According to leaks of the retail box prior to launch, the Xiaomi Mi 8 was rumored to feature “dual-GPS”. Immediately following the device launch on May 31st, The Verge and TechPP both reported that the Mi 8 does indeed support the L1 and L5 bands of GPS. The EU GSA, the organization that operates Galileo, capped this off with a definitive press release on June 4th with the following information:
Xiaomi — one of the fastest growing mobile brands — has launched the world’s first dual-frequency GNSS smartphone. Fitted with a Broadcom BCM47755 chip, the Xiaomi Mi 8, launched on May 31, is the world’s first smartphone providing up to decimetre-level accuracy for location-based services and vehicle navigation…. The BCM47755, introduced last year, is a dual-frequency (E1/L1+E5/L5) GNSS chip that can compute location with an accuracy of up to a few decimetres.…
Interestingly, the Xiaomi Mi 8 uses a Qualcomm Snapdragon 845 SoC, and therefore must leverage the BCM47755 in addition to the main SoC to support dual-frequency GNSS.
On June 11th, a user shared the below screenshot of a Mi 8 running GPSTest:
Here are my observations:
- 👍 Dual frequency appears to be in use for GPS (1, 8, 27, and 30), Galileo (12), and QZSS (193), as they all have two entries in the list!
- 👎 This Mi 8 with firmware
MIUI 9.5 | Stable 188.8.131.52(OEACNFA)and Android 8.1.0 doesn’t appear to support the
GnssStatus.getCarrierFrequencyHz()method to get the carrier frequency for each satellite. GPSTest will show the text classification of the carrier frequency (e.g. L1, L5) if it’s in a recognized range, and it will display the raw
floatvalue if it’s not in a recognized range. So blanks mean that the API isn’t returning any data at all. More technical details are here if you’re interested. UPDATE June 20 — MIUI 9.5 firmware 184.108.40.206 OEACNFA doesn’t show CF either (see this post). UPDATE June 21 — MIUI 10 8.6.21 firmware also doesn’t show CF.
If you have an Xiaomi Mi 8 with a newer firmware version, please run GPSTest so we can see if Xiaomi has fixed this!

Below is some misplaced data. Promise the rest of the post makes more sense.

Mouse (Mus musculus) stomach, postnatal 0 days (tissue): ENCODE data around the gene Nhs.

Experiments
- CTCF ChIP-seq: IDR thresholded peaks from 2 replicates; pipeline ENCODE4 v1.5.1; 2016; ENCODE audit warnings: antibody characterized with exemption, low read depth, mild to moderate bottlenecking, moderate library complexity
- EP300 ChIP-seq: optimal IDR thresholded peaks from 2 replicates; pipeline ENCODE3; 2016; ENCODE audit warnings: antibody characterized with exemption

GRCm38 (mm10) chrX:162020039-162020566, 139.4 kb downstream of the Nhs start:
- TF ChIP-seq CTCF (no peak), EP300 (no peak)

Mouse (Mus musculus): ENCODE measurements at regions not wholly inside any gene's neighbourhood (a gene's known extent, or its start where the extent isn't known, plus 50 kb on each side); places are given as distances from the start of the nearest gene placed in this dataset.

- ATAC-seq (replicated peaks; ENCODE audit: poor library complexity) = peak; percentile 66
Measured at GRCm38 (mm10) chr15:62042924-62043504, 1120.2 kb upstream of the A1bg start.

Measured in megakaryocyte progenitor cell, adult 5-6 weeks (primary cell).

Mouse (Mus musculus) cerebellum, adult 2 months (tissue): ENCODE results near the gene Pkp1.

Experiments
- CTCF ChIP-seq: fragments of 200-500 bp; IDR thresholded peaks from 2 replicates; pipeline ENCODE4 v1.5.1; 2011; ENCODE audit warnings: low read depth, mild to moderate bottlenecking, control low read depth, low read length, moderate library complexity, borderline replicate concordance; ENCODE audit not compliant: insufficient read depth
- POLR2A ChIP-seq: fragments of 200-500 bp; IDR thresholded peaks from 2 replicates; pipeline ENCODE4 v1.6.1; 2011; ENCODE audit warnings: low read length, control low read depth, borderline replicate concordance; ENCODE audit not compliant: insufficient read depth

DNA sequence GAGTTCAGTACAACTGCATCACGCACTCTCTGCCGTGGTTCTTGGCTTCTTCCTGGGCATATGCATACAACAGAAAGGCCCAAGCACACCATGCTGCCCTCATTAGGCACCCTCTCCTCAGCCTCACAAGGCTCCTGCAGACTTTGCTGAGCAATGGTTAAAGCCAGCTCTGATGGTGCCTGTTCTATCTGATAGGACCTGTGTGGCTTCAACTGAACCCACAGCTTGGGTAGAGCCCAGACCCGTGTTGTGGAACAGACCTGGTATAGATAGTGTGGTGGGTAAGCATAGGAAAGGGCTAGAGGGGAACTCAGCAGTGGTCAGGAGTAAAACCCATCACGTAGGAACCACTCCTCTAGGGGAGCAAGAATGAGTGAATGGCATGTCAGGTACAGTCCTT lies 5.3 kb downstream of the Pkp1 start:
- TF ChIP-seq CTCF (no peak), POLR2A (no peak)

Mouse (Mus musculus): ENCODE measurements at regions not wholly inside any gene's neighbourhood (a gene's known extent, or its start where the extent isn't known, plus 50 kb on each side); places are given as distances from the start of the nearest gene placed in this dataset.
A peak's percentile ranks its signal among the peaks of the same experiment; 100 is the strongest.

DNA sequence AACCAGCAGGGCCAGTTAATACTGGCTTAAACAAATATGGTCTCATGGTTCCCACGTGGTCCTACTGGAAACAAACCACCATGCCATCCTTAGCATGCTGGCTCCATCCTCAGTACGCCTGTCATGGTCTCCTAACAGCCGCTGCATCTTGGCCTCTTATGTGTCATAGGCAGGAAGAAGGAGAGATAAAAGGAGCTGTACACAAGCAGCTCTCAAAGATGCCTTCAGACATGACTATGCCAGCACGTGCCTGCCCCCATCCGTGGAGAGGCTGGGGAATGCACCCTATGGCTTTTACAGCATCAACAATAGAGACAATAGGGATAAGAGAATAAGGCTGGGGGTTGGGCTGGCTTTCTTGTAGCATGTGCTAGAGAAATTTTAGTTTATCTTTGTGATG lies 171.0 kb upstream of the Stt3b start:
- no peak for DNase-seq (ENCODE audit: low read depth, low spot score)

It initially seemed that the mysterious Broadcom BCM47752 chip in the Exynos variant of the Samsung Galaxy S9/S9+ was the prime candidate for dual-frequency GNSS support in a commercially-available Android devices. However, the Xiaomi Mi 8 (launched on May 31st, 2018) is documented by EU GSA as supporting GPS GPS L1 + L5 and Galileo E1 + E5a and based on a user’s screenshot appears to support dual frequency for QZSS as well, but so far isn’t providing any carrier frequency information via the Android
So, can you see L1+L5 signals using the GPSTest app on your device? Are you willing to take the risk of rooting your S9 and editing
gps.xml to see if that enables dual frequency GNSS? Did you run GPSTest on the Xiaomi Mi 8 with a firmware version greater than
MIUI 9.5 | Stable 220.127.116.11(OEACNFA) or
MIUI 10 | 8.6.21 firmware (Android 8.1.0) and see data in the CF column?
If so, let me know in the comments below. In the mean time, I’ll be digging for more information and will update this article when I find it.
- XDA Developers thread on S9 Exynos and dual frequency support— https://forum.xda-developers.com/galaxy-s9/help/gps-receiver-exynos-model-t3748641/
- European Global Navigation Satellite Systems Agency (GSA). “World’s first dual-frequency GNSS smartphone hits the market,” June 4, 2018. https://www.gsa.europa.eu/newsroom/news/world-s-first-dual-frequency-gnss-smartphone-hits-market
Non-smartphone dual-frequency hardware
- STMicroelectronics Teseo APP (Automotive Precise Positioning) receiver
- u-blox F9 technology platform (e.g., ZED-F9P multi-band GNSS module as covered by GPS World)